Title: Computational Miniature Mesoscope for Large-Scale 3D Fluorescence Imaging
Presenter: Yujia Xue
Date: Thursday, March 31, 2022
Time: 11:00am to 1:00pm
Location: 8 Saint Mary’s Street, Room 339
Advisor: Professor Lei Tian, ECE
Chair: Professor Abdoulaye Ndao, ECE
Committee: Professor David A. Boas, BME/ECE; Professor Vivek K. Goyal, ECE; Professor Jerome C. Mertz, BME/ECE.
Fluorescence imaging is indispensable to biology and neuroscience. The need for large-scale imaging in freely behaving animals has further driven the development in miniature microscopes (miniscopes). However, conventional microscopes and miniscopes are inherently constrained by their limited space-bandwidth-product, shallow depth-of-field, and inability to resolve 3D distributed emitters. In this dissertation, I present a Computational Miniature Mesoscope (CM2) leveraged by two computation frameworks that overcomes these bottlenecks and enables single-shot 3D imaging across a wide imaging field-of-view (7~8 mm) and an extended depth-of-field (0.8~2 mm) with a high lateral (7 μm) and axial resolution (25 μm). The CM2 is a novel fluorescence imaging device that achieves large-scale illumination and single-shot 3D imaging on a compact platform. Its expanded imaging capability is enabled by computational imaging that jointly designs optics and algorithms. I present two versions of CM2 platforms and two 3D reconstruction algorithms in the dissertation. In addition, pilot studies of in vivo imaging experiments using a wearable CM2 prototype are conducted to demonstrate the CM2‘s potential applications in neural imaging.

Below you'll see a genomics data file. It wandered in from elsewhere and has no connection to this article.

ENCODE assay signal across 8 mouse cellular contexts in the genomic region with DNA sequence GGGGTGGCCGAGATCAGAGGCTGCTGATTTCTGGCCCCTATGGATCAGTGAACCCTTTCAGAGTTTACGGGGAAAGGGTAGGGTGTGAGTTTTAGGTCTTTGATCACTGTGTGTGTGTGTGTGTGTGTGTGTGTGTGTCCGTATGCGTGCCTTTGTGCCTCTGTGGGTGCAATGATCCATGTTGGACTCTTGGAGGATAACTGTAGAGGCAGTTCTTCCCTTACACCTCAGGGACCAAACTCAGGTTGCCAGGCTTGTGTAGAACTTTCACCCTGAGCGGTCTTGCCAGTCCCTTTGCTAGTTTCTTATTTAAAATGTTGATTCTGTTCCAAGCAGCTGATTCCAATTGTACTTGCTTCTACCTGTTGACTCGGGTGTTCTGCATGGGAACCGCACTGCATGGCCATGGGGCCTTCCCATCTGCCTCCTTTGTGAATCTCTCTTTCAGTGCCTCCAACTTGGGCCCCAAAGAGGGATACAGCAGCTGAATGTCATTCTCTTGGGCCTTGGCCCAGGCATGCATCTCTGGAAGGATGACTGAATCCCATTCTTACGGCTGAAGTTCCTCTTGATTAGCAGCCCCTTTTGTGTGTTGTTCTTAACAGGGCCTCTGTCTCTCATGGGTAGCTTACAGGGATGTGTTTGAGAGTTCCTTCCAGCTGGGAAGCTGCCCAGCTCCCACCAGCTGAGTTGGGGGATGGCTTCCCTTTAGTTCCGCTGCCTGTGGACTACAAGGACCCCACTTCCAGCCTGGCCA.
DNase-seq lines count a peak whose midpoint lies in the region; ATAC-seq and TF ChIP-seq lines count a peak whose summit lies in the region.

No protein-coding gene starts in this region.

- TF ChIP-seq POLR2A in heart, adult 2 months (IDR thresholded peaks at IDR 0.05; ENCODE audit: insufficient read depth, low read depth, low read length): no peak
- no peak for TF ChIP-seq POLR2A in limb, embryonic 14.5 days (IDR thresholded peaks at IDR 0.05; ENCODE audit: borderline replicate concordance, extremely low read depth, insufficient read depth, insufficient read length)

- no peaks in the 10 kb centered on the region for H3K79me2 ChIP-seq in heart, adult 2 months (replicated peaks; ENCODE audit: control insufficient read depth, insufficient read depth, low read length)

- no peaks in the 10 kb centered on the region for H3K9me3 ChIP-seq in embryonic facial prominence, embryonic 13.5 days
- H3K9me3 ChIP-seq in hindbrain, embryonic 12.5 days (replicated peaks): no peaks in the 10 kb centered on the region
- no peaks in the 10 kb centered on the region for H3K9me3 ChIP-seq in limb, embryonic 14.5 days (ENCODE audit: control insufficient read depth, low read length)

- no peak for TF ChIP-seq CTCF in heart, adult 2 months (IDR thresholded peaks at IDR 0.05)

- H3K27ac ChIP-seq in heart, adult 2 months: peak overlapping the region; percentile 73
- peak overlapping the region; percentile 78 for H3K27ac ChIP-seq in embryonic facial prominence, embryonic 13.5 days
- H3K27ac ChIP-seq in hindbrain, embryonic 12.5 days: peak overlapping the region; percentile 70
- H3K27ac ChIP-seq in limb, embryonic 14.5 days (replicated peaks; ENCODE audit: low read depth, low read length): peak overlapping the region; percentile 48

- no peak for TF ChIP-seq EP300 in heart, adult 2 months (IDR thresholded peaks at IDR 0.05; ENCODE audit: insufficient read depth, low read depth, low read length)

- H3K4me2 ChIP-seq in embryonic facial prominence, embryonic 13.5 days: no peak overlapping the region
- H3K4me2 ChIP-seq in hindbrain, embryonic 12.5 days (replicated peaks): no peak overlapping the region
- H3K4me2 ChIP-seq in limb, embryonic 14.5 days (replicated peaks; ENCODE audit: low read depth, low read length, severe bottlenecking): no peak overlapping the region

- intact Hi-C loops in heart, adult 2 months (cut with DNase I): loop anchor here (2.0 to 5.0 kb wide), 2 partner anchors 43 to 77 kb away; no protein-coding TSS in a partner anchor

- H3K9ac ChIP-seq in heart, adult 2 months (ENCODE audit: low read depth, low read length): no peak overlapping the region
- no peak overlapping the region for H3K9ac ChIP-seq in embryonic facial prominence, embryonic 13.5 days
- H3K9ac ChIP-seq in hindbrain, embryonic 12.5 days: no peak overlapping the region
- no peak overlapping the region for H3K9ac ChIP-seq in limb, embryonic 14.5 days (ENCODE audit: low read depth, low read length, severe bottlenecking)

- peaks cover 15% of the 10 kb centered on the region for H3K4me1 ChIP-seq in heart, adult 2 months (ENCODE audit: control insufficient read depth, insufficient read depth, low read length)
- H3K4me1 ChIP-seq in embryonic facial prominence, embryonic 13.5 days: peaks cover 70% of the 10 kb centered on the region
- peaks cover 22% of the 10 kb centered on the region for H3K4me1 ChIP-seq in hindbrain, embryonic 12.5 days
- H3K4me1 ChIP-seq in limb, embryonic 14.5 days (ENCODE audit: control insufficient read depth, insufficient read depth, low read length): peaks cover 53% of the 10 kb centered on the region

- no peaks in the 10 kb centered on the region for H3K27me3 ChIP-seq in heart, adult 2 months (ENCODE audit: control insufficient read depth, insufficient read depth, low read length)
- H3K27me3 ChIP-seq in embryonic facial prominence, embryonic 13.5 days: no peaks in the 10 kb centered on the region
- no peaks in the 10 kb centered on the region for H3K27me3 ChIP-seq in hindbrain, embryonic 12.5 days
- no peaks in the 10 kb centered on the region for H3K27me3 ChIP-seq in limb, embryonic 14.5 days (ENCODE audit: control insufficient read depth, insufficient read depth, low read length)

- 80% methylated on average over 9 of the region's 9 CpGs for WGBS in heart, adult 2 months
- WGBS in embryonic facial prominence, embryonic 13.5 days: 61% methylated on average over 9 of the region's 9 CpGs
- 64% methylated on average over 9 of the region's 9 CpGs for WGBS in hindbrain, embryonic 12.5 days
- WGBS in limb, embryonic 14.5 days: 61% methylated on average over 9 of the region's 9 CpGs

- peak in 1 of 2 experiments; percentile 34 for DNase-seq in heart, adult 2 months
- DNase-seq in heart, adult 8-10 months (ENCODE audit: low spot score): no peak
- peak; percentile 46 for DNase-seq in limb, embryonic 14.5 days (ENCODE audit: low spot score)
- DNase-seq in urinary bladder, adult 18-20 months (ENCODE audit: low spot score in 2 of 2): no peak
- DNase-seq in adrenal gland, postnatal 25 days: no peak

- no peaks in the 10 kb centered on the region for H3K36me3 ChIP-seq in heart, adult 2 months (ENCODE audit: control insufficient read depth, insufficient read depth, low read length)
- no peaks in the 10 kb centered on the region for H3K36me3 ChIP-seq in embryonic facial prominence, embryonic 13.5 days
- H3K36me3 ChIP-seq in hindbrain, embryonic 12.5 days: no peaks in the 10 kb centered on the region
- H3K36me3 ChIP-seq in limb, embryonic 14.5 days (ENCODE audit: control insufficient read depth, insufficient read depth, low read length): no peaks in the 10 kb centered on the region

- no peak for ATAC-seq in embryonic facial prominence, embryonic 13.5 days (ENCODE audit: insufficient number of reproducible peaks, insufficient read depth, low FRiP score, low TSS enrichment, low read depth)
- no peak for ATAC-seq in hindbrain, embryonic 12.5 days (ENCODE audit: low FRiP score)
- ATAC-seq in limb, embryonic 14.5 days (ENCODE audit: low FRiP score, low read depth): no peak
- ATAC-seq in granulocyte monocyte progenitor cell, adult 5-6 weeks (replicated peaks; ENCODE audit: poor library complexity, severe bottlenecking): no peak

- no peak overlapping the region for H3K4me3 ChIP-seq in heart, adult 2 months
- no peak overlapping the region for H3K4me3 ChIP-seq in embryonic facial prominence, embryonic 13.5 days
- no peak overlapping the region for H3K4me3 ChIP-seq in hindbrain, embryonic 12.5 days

First, I present the CM2 V1 platform and a model-based 3D reconstruction algorithm which performs volumetric reconstructions from single-shot measurements. The mesoscale 3D imaging capability is validated on various fluorescent samples and analyzed under bulk scattering and background fluorescence in phantom experiments. Next, I present and demonstrate an upgraded CM2 V2 platform augmented with a deep learning-based 3D reconstruction framework, termed CM2Net, to enable fast 3D reconstruction with higher axial resolution.The CM2 V2 design features an array of freeform illuminators and hybrid emission filters to achieve high excitation efficiency and better suppression of background fluorescence.The CM2Net combines ideas from view demixing, lightfield refocusing and view synthesis to achieve reliable 3D reconstruction with high axial resolution. Trained purely on simulated data, I show that the CM2Net can generalize to experimental measurements. The key element of CM2Net’s generalizability is a 3D Linear Shift Variant model of CM2 that simulates realistic training data with field varying aberrations. The CM2Net achieves a 10 times better axial resolution at 1400 times faster reconstruction speed compared to the model-based reconstruction.
Built from off-the-shelf and 3D printed components, I envision the low-cost and compact CM2 can be adopted in various biomedical and neuroscience research. The CM2 and the developed computational tools may bring impact to a wide range of large-scale 3D fluorescence imaging applications.